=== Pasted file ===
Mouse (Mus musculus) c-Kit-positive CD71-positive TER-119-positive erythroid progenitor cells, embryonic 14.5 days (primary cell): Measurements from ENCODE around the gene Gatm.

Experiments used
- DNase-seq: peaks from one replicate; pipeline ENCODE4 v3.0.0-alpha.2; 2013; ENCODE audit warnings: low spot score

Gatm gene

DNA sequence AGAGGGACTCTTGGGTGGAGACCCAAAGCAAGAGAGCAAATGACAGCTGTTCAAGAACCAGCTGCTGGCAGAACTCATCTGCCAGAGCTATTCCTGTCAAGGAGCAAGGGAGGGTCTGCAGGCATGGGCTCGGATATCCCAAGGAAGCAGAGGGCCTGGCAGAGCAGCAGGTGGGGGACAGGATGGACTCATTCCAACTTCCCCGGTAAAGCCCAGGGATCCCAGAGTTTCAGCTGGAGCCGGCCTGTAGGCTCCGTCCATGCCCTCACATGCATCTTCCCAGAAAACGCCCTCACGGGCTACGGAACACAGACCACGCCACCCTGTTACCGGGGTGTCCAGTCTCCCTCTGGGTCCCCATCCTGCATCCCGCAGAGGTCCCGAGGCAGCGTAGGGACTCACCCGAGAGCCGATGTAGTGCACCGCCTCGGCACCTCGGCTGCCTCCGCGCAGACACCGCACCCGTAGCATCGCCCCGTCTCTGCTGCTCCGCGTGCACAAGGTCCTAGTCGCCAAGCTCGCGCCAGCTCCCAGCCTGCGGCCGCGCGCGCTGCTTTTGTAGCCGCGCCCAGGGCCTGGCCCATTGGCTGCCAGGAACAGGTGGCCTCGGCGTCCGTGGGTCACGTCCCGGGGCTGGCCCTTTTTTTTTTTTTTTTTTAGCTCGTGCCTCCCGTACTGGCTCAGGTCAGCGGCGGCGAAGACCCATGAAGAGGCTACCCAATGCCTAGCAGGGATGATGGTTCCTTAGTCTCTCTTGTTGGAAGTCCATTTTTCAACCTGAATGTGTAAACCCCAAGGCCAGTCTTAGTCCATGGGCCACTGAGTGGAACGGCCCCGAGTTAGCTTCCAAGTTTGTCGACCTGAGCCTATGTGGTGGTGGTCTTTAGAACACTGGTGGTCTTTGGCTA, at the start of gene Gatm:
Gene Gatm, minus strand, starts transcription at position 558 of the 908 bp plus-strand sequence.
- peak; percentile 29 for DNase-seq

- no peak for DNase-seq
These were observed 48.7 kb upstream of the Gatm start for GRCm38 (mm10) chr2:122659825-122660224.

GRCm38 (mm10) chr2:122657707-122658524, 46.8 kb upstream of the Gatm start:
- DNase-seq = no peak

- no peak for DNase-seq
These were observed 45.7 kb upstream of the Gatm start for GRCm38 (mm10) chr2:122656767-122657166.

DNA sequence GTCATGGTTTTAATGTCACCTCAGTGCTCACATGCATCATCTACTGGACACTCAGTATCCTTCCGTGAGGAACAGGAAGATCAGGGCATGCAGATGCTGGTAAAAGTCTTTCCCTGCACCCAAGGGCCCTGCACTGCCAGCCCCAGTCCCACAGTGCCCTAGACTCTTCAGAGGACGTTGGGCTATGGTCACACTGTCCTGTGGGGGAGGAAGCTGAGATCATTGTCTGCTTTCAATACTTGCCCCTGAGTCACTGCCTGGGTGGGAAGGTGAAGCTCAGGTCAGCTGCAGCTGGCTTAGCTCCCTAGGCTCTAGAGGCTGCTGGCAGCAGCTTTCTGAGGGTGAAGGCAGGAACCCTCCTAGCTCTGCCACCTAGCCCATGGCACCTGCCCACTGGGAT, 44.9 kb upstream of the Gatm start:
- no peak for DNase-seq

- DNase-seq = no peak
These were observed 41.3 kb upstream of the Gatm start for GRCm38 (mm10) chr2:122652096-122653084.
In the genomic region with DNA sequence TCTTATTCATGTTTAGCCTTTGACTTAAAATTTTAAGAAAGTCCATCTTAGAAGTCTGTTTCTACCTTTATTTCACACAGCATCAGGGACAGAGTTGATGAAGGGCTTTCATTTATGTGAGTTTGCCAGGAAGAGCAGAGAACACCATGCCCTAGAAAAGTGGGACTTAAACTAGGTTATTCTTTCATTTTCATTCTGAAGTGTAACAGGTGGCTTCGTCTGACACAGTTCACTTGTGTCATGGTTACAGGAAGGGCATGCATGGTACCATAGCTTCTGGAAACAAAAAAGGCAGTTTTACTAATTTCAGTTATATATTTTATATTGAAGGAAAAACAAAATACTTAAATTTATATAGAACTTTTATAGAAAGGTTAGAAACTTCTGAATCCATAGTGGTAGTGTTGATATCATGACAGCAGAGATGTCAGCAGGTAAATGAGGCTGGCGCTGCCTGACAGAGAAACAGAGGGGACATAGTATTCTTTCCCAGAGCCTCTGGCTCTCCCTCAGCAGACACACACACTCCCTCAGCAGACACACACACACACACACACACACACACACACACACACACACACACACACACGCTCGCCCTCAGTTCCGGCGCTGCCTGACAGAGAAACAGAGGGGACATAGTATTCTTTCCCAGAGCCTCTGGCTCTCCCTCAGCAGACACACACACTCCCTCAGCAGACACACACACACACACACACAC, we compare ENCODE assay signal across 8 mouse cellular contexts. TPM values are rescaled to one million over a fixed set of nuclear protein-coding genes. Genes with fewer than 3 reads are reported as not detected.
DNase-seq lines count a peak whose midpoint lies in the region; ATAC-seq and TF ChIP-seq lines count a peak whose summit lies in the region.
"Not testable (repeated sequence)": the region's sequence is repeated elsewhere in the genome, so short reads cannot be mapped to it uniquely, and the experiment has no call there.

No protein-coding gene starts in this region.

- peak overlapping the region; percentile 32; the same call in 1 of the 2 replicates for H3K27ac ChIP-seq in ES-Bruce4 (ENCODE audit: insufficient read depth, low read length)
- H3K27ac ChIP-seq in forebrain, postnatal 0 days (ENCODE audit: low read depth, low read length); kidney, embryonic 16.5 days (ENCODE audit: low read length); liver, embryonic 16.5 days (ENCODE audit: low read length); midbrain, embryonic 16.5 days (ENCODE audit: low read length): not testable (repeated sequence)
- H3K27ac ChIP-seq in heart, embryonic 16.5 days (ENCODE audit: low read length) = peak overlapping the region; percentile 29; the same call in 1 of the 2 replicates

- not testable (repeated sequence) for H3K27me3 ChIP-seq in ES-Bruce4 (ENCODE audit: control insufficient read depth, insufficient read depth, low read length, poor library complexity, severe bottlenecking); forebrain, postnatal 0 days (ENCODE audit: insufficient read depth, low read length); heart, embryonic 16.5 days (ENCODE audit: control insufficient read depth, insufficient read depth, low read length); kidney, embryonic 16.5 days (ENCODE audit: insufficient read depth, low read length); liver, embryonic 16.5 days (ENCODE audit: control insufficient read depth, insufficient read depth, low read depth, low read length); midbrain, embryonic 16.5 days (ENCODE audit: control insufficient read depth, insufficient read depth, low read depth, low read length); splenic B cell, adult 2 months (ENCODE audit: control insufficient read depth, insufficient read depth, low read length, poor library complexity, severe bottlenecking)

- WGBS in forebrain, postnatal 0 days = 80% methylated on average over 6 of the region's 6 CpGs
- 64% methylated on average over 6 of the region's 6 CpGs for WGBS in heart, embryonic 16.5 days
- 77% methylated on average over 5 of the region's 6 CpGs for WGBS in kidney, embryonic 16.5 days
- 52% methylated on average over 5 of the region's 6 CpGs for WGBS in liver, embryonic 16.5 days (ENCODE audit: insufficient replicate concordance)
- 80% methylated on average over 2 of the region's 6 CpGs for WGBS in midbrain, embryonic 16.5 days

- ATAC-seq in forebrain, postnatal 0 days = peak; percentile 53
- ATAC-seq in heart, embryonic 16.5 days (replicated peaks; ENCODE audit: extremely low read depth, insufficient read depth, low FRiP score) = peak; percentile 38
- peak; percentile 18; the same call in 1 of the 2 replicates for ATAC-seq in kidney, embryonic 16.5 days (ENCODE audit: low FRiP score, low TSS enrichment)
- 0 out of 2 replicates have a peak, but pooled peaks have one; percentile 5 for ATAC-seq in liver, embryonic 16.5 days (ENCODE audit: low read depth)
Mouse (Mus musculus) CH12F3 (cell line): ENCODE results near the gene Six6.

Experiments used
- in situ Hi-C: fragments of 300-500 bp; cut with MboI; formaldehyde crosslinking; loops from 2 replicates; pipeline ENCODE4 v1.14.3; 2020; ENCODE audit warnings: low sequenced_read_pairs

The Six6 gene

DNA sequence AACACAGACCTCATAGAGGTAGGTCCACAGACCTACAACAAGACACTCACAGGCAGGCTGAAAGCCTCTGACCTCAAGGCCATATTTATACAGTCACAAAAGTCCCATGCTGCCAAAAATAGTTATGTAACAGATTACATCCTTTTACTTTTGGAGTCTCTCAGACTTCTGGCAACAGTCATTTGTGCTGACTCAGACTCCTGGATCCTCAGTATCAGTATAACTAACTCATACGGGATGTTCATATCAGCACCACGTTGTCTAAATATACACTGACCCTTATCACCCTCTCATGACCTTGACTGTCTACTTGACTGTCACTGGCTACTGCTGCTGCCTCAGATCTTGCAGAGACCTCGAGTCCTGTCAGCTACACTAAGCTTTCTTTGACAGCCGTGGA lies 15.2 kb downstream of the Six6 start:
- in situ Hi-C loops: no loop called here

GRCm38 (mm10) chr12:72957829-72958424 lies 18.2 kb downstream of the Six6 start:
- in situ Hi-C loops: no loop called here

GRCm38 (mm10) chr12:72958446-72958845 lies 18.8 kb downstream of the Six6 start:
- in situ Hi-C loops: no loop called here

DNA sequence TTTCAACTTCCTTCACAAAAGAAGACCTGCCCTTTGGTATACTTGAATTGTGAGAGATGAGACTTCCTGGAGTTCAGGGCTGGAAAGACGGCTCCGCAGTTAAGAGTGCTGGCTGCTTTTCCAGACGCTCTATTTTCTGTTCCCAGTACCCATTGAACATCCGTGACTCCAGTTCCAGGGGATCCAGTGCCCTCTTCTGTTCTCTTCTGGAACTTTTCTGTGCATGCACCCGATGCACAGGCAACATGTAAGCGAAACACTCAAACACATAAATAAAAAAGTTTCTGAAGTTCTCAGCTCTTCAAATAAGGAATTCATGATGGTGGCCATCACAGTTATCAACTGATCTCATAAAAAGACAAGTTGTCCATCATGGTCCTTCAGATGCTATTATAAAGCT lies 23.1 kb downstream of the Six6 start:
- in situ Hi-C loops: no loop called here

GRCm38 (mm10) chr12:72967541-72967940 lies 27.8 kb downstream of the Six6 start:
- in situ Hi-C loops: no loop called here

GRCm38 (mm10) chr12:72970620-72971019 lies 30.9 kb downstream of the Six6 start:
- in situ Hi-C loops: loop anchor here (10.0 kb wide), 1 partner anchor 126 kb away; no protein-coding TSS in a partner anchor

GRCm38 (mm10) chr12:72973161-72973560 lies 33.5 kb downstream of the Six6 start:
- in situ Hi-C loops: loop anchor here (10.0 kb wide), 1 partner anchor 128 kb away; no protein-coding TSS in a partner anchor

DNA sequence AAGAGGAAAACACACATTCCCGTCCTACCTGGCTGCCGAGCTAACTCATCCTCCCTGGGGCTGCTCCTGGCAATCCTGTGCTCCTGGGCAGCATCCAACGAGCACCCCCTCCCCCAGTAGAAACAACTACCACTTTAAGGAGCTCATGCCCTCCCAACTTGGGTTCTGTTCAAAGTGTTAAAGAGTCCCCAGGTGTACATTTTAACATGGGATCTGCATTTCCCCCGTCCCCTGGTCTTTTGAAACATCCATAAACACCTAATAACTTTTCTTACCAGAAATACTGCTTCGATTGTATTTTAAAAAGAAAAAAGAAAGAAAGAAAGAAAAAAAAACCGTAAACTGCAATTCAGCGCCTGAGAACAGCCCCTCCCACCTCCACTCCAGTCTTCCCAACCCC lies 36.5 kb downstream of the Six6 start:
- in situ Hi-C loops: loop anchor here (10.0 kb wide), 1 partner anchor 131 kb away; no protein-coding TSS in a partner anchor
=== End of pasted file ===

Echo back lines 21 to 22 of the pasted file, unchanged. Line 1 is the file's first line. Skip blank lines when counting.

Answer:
No protein-coding gene starts in this region.

- peak overlapping the region; percentile 32; the same call in 1 of the 2 replicates for H3K27ac ChIP-seq in ES-Bruce4 (ENCODE audit: insufficient read depth, low read length)